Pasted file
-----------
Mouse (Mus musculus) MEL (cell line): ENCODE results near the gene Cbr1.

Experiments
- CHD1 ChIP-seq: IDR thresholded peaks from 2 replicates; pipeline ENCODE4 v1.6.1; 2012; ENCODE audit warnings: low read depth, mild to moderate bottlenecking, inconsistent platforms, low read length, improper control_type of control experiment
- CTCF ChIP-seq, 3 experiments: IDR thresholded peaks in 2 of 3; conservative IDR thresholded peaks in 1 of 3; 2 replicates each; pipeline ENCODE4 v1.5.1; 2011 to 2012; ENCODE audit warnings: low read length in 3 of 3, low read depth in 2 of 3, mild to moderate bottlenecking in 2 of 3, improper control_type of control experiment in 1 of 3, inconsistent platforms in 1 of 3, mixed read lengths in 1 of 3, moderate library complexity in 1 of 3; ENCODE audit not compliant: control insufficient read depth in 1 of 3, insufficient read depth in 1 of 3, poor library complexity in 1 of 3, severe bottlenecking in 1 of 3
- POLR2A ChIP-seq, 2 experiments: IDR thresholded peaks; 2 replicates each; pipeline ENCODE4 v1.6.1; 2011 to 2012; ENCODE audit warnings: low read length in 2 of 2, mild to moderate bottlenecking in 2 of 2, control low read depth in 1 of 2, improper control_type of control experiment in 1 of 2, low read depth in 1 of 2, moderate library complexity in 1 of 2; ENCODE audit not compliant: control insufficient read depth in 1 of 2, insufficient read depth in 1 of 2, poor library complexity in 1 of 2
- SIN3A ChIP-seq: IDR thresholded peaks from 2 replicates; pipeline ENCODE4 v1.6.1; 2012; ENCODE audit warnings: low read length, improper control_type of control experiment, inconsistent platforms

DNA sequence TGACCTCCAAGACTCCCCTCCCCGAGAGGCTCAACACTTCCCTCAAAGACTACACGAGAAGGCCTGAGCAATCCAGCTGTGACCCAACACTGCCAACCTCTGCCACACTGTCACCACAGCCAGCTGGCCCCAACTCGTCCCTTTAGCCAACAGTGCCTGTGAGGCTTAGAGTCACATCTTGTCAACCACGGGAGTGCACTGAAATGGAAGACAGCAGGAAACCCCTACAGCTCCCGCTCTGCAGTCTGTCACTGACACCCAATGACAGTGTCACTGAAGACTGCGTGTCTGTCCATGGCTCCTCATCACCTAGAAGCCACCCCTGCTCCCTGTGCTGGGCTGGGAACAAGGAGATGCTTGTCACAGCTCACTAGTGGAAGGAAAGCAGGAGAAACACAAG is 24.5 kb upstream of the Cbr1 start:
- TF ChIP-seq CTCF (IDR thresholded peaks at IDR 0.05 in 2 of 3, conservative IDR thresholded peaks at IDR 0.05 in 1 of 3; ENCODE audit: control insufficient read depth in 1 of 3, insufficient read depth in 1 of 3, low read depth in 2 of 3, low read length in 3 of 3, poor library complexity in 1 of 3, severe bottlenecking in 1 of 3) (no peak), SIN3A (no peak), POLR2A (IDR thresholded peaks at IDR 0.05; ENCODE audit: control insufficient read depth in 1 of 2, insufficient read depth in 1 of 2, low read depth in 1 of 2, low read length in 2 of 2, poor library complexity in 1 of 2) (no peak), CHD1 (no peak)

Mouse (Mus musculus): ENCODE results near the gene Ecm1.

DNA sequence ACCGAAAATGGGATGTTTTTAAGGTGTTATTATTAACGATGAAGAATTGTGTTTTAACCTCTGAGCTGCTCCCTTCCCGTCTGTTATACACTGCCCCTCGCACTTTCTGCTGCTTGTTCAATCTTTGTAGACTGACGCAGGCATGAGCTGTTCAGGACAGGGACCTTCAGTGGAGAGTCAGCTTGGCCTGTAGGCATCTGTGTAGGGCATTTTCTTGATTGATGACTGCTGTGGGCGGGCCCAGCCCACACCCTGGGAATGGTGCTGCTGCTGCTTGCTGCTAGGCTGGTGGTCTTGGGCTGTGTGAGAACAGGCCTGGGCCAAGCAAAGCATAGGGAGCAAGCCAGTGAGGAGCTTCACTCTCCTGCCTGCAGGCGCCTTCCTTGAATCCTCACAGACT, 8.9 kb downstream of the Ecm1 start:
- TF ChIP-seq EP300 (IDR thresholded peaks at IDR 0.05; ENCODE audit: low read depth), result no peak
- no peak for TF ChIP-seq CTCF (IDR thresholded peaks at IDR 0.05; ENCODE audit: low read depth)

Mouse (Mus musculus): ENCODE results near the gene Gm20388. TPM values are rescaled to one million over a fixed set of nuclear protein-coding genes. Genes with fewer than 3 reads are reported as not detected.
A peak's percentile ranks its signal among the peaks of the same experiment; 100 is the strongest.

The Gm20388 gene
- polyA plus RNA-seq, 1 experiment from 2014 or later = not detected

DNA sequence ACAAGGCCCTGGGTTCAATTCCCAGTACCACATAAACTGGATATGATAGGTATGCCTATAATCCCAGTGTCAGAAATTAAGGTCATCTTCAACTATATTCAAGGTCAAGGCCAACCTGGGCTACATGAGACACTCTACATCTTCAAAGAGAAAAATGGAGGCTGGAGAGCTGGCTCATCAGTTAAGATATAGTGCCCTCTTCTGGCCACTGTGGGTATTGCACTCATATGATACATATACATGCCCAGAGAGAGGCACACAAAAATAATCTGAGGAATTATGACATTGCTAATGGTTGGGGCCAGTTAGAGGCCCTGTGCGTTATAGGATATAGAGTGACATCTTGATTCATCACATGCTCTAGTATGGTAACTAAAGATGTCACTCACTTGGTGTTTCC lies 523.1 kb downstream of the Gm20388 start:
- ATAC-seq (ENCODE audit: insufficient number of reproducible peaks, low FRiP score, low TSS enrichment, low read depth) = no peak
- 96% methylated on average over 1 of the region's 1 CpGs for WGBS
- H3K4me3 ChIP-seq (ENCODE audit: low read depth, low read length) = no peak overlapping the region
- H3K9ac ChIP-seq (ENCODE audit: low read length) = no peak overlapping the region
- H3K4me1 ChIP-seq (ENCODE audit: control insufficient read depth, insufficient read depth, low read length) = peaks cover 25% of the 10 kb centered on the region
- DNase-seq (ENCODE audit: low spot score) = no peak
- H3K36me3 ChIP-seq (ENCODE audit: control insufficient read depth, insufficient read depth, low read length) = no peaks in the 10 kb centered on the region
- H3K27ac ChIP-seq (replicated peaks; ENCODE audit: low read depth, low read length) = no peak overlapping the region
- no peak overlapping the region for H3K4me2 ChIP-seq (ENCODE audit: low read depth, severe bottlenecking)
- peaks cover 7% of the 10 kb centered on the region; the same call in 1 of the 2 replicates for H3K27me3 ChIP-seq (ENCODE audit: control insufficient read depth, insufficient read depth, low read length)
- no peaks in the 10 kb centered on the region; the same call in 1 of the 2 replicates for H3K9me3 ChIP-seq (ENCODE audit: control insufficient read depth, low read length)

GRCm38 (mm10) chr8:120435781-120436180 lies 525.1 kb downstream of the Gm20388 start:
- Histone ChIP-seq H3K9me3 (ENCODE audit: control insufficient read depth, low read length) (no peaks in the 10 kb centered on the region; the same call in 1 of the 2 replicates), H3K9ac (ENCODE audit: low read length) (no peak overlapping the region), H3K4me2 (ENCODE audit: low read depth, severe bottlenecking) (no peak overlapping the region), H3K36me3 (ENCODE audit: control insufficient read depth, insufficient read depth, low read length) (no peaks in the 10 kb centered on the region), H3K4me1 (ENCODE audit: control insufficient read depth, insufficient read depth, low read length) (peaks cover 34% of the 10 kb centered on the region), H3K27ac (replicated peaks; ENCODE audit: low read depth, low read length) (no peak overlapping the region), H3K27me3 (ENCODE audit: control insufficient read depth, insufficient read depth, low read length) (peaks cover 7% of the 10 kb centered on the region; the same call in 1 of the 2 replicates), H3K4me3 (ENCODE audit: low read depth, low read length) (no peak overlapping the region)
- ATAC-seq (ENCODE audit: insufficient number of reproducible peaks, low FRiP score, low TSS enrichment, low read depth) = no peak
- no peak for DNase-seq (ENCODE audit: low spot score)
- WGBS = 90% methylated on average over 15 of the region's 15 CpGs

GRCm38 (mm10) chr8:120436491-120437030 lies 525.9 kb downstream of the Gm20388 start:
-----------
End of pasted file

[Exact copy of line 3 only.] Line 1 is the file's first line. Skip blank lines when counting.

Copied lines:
- CHD1 ChIP-seq: IDR thresholded peaks from 2 replicates; pipeline ENCODE4 v1.6.1; 2012; ENCODE audit warnings: low read depth, mild to moderate bottlenecking, inconsistent platforms, low read length, improper control_type of control experiment